This month’s story is by Val Chapman.
Val is one of the founder members of our writing group, The Whittlesey Wordsmiths.
No Stone Unturned
Barbara sat back on her heels and tilted her face to the sun.
She had spent the last half-hour on her knees weeding her garden, and her back was screaming out for a break.
Despite the pain, Barbara smiled. She loved her garden. She would sometimes get so lost in her task that she almost forgot she was eighty years old and could expect a few aches and pains. For late September, the weather had been very mild, and Barbara relished the opportunity to potter about in her garden. She loved spending time here, tending to her roses, and keeping the borders neat and tidy.
The cherry tree was her favourite; its beautiful pink blossom guaranteed to lift her spirits and, although it didn’t last long, it was worth the wait. With a sigh, she came back to the moment.
She had seen the cherry blossom for the last time.
She was dying.
Cancer, the doctor had said.
A few weeks, he had said.
That was two months ago, and Barbara knew it wouldn’t be long now. She could feel death creeping through her bones. She wasn’t sure whether or not it bothered her.
She decided to leave the rest of the weeding for now. There wasn’t much left to do, and she could always finish it tomorrow. The weather forecast predicted more fine weather, so she would be able to sort it out then.
Back in her bungalow, Barbara made herself a reviving cup of tea, and took it outside to the seat beside the back door. Settling herself on the floral cushion, she allowed her mind to wander back to when she and Gordon had moved in.
She had met Gordon on the bus. They travelled on the same route every day, and quickly struck up a friendship, leading to much more. Love at first sight, Gordon had said.
She had just started work at the local department store, and he was working for the council: an office job. Barbara was impressed: thought he was going places. Her family, coming from generations of farmers and labourers, were less sure: wary of the ‘posh bloke’ their Barbara had set her sights on.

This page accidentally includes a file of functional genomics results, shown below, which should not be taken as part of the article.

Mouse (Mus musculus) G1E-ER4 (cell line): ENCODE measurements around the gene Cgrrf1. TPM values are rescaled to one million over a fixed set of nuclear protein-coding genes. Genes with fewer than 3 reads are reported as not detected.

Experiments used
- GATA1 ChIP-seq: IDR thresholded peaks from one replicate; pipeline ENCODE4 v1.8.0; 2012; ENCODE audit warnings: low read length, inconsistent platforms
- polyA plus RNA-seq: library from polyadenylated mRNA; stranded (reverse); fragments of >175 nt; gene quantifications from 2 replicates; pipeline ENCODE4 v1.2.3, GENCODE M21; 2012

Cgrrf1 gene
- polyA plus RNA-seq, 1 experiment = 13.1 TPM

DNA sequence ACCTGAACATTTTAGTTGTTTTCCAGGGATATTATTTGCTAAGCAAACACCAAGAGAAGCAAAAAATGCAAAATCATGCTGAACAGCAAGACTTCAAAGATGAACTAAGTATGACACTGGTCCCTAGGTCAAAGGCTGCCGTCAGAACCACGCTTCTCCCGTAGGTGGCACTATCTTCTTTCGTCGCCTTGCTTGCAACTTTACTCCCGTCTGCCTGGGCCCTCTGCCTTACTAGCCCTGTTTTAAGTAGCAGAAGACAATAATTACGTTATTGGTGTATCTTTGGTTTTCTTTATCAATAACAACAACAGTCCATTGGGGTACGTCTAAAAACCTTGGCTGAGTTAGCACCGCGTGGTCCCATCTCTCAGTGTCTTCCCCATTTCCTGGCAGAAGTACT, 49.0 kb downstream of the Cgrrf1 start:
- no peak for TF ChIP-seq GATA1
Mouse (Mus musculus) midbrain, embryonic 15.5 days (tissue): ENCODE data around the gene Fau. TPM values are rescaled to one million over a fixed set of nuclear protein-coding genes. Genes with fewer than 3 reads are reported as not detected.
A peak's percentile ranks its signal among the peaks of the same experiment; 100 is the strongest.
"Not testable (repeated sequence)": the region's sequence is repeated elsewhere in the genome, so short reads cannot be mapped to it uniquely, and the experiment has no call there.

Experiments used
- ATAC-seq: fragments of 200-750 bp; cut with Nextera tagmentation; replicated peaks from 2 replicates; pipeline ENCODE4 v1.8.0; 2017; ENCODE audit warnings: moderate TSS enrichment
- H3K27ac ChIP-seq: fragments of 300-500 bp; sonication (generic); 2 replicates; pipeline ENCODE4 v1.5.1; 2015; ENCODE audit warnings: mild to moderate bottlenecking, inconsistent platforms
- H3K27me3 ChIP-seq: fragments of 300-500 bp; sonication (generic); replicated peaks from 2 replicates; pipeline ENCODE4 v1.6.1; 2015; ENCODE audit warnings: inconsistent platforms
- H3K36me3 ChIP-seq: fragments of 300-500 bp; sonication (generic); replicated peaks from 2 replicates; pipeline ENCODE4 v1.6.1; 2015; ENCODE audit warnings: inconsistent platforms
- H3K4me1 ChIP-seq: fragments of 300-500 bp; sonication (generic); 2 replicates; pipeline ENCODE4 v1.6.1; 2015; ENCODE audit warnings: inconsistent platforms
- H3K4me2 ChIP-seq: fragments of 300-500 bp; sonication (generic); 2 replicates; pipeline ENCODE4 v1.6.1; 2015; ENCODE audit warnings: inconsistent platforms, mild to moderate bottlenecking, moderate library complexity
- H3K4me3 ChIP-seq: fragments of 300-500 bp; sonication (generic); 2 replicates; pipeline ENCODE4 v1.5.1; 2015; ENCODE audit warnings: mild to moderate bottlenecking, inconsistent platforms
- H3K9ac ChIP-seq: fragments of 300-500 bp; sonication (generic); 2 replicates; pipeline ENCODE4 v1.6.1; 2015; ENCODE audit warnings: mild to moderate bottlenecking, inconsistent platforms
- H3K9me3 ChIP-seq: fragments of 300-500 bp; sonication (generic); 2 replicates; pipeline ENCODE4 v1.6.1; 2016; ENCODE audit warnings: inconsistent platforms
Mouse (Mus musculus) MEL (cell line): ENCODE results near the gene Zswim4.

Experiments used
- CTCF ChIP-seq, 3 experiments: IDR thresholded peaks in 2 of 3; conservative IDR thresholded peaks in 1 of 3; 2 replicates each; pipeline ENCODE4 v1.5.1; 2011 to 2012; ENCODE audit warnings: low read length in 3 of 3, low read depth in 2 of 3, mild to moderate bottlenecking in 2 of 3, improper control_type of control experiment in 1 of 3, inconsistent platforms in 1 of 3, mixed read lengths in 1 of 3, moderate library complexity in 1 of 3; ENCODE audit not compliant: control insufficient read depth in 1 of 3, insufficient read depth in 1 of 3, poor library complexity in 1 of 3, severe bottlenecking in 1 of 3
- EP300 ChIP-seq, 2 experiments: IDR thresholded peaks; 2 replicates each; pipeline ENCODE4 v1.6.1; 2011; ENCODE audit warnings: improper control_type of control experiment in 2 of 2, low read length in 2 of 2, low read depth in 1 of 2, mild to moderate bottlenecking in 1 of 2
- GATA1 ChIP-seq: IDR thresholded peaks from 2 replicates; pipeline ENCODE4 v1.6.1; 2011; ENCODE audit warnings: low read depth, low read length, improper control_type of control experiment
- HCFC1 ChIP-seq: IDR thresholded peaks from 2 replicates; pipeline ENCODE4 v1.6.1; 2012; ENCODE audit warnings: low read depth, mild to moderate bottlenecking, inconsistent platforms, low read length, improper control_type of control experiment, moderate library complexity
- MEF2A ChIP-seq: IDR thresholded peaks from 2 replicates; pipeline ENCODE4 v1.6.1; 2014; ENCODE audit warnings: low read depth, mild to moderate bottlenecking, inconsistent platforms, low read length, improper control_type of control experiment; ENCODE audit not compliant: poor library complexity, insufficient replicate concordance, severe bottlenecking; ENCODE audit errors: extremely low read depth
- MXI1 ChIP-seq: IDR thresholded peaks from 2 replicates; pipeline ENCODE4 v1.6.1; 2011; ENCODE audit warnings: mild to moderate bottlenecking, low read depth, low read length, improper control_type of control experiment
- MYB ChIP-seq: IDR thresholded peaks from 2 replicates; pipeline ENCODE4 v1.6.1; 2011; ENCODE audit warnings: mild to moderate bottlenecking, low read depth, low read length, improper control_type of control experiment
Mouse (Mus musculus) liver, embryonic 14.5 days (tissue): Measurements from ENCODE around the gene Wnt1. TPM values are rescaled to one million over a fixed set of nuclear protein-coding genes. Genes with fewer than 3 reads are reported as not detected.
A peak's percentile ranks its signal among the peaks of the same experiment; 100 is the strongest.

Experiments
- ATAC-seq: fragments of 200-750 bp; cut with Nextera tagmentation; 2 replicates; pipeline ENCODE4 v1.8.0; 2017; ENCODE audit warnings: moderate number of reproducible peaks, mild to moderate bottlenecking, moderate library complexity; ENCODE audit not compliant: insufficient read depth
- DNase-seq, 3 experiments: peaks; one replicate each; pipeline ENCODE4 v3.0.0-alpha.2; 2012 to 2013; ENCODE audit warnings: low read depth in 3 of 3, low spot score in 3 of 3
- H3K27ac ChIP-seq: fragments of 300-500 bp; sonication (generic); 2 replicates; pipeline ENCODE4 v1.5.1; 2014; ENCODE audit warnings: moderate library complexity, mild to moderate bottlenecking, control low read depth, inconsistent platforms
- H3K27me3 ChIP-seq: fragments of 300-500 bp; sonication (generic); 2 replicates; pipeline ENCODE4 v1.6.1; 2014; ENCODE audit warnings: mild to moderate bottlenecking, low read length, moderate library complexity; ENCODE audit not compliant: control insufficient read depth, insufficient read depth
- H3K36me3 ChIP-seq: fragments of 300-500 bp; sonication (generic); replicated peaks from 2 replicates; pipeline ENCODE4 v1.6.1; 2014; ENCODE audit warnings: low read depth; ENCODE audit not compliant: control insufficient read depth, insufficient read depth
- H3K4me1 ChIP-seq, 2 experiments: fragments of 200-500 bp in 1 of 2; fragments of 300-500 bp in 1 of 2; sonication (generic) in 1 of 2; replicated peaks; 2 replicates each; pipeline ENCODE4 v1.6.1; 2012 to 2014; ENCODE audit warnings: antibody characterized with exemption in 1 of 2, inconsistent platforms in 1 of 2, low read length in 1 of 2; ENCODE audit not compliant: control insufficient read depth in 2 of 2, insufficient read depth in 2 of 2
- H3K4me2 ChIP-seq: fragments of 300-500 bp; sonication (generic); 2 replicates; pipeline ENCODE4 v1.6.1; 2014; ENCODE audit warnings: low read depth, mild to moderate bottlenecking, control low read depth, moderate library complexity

Despite the reservations of her family, Barbara and Gordon were married quickly and moved into the little bungalow where Barbara still lived.
Whilst all the surrounding houses had changed to some degree – extensions here, conservatories there – their home had barely changed except for new double-glazed windows and carpets or wallpaper every few years. Although Barbara decided to have a new kitchen put in a few years back, that’s as far as she was prepared to go. She liked it the way it was and focused her efforts on the garden. A product of her upbringing, she was stronger than she looked, and loved being outdoors.
The pond she dug was her pride and joy for a while until she became tired of scooping out leaves and other debris and filled it in to make a rockery. She had been careful to select the right plants for the right places, and it didn’t take long to recapture the garden’s pristine appearance.
Ar first, even Gordon had enjoyed working in the garden, but he soon tired of it, leaving it the sole domain of Barbara.
She and Gordon had a few rows during their marriage; what couple didn’t? Since he lost his job, though, these became more frequent and vicious as Gordon gambled and drank his way through their savings.
It had been years now since he disappeared. Just walked out and left.
She called the police, of course, but they didn’t seem too concerned about a married man walking out on his wife, even suggesting it may have been her own fault for nagging him. If a grown man wanted to leave, there was little they could do about it. They searched for him, but soon found more important things to look into.
That was many years ago. There had been no trace of him since.
Several weeks after Barbara had finished the weeding and pruned the roses, death finally claimed her.
One of her last thoughts was for the new owners of her house. She hoped they wouldn’t be too upset when they discovered the skeleton of a man with a hand weeder in his chest, buried under the rockery.
Over to you!
- Did you visualise other endings to the story? Where would you have taken it?
- At what points did you emphathise with Barbara?
- Imagine those new owners. Can you feel a story coming on?